A well-written article by David Kushner about Blake Ross, one of the co-founders of Firefox . You get to read about Ross’s motivation for developing Firefox and the project he’s now working on, Parakey. Here’s a clip:
While still a teenager, this self-taught coder cofounded the Mozilla Firefox project, a spin-off of Netscape’s Mozilla Web browser, sparking a global phenomenon. Firefox has since been downloaded by more than 200 million people worldwide, threatening the supremacy of even Microsoft’s browser, Internet Explorer.
Although Firefox was ultimately wrought from the work of thousands of programmers in the free-software community—the hive of coders who share and collaborate online—Ross has become a poster boy for the revolution, a role he neither expected nor is comfortable with. People are switching to Firefox at the rate of 7 million per month—most of them from Internet Explorer—because the new browser makes surfing the Web safer and easier. Some call him “Microsoft’s worst nightmare.” Ross just says, “I’m more on the side of mom and dad.”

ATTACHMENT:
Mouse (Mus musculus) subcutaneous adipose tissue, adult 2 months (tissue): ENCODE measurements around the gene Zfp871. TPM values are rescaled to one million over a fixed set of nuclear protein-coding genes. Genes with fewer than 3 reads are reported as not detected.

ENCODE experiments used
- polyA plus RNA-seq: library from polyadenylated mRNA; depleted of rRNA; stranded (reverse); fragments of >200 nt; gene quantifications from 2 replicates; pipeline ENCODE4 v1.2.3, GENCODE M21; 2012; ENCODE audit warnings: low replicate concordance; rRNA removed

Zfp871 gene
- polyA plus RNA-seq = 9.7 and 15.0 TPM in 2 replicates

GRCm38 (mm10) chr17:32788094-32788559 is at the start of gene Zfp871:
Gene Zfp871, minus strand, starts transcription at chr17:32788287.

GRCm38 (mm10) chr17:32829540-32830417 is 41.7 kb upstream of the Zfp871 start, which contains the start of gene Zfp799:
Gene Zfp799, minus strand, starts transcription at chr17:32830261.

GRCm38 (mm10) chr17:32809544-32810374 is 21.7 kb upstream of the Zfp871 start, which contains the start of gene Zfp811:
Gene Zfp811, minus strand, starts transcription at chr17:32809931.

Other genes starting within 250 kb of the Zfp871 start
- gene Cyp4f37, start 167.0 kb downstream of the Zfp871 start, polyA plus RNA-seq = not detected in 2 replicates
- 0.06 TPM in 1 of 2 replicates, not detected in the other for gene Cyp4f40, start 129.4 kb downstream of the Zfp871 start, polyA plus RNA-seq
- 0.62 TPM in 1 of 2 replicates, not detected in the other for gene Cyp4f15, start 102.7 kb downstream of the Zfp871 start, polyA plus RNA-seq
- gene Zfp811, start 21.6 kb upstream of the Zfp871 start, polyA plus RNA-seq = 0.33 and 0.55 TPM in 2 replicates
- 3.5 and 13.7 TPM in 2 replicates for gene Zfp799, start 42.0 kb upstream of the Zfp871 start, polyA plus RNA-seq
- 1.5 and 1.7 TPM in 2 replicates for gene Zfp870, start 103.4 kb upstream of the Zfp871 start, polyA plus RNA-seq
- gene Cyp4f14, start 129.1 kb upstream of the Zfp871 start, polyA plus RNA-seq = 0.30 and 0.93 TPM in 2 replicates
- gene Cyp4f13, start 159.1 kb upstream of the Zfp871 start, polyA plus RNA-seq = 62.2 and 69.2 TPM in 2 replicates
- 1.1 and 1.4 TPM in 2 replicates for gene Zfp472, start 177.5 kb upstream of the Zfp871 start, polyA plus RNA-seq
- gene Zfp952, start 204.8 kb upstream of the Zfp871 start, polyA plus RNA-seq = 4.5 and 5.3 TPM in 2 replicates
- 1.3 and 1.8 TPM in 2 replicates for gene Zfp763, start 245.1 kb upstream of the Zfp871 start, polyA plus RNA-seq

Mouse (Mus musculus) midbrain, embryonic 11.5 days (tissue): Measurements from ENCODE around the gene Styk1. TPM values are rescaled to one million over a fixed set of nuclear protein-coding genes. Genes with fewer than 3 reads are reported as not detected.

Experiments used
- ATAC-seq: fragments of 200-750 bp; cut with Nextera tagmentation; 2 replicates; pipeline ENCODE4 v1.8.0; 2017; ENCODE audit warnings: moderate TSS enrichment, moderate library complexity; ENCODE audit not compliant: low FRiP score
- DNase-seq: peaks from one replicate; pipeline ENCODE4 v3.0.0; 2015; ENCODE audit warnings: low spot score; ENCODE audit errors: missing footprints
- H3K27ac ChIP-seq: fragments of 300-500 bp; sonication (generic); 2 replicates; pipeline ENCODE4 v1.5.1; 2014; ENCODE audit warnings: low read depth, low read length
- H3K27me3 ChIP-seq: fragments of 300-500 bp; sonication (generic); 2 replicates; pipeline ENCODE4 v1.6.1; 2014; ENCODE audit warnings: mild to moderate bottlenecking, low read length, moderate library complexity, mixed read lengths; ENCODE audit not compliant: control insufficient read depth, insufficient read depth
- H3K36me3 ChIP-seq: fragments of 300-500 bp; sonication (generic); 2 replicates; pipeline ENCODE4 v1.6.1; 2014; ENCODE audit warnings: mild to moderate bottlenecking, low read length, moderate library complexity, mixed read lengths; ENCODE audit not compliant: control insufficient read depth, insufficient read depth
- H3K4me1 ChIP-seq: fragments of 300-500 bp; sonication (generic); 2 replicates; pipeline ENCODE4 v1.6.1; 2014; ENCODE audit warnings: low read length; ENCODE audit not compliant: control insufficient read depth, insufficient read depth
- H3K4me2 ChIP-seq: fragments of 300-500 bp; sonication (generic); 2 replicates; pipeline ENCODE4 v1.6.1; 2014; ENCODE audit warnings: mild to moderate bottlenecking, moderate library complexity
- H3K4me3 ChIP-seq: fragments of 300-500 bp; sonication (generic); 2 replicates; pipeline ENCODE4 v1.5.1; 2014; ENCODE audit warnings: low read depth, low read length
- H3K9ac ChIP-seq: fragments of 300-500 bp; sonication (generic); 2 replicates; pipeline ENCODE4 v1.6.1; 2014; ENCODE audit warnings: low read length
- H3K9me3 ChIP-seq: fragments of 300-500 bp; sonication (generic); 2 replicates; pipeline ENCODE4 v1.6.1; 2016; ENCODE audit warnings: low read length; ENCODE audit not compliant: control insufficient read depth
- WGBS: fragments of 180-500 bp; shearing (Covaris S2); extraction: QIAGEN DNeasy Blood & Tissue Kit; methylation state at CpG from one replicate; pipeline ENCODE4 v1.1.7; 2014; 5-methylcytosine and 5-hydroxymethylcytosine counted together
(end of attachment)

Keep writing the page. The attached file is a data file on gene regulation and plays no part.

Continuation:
You can check out the printer-friendly version of the article if that’s your thing.
And, if you’re wondering why I’ve posted this on this blog (and not my other one), here’s an excerpt from Ross’s article The Firefox Religion:
You’d be hard pressed to believe it with the ongoing media circus, but Firefox has humble origins in a product that—if everything went as planned—was designed to be invisible to the person using it. I remember sitting on IRC with Dave, Ben and Asa painstakingly debating feature after feature, button after button, pixel after pixel, always trying to answer the same basic question: does this help mom use the web? If the answer was no, the next question was: does this help mom’s teenage son use the web? If the answer was still no, the feature was either excised entirely or (occasionally) relegated to config file access only. Otherwise, it was often moved into an isolated realm that was outside of mom’s reach but not her son’s, like the preferences window.
Enough said. Read.
* — Blake Ross is 21 years old now so technically he’s not a kid anymore but that doesn’t make for great headlines now does it?